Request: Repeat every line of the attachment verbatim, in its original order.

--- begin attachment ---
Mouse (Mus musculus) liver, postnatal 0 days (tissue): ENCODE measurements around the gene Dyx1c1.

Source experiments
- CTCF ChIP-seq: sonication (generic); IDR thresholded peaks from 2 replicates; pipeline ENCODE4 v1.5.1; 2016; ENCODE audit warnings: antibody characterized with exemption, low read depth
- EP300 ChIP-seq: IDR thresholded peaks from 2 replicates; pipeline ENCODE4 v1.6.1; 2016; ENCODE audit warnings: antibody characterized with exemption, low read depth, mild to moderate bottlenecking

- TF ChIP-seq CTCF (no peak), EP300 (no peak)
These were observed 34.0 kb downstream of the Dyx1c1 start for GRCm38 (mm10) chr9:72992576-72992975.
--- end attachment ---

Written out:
Mouse (Mus musculus) liver, postnatal 0 days (tissue): ENCODE measurements around the gene Dyx1c1.

Source experiments
- CTCF ChIP-seq: sonication (generic); IDR thresholded peaks from 2 replicates; pipeline ENCODE4 v1.5.1; 2016; ENCODE audit warnings: antibody characterized with exemption, low read depth
- EP300 ChIP-seq: IDR thresholded peaks from 2 replicates; pipeline ENCODE4 v1.6.1; 2016; ENCODE audit warnings: antibody characterized with exemption, low read depth, mild to moderate bottlenecking

- TF ChIP-seq CTCF (no peak), EP300 (no peak)
These were observed 34.0 kb downstream of the Dyx1c1 start for GRCm38 (mm10) chr9:72992576-72992975.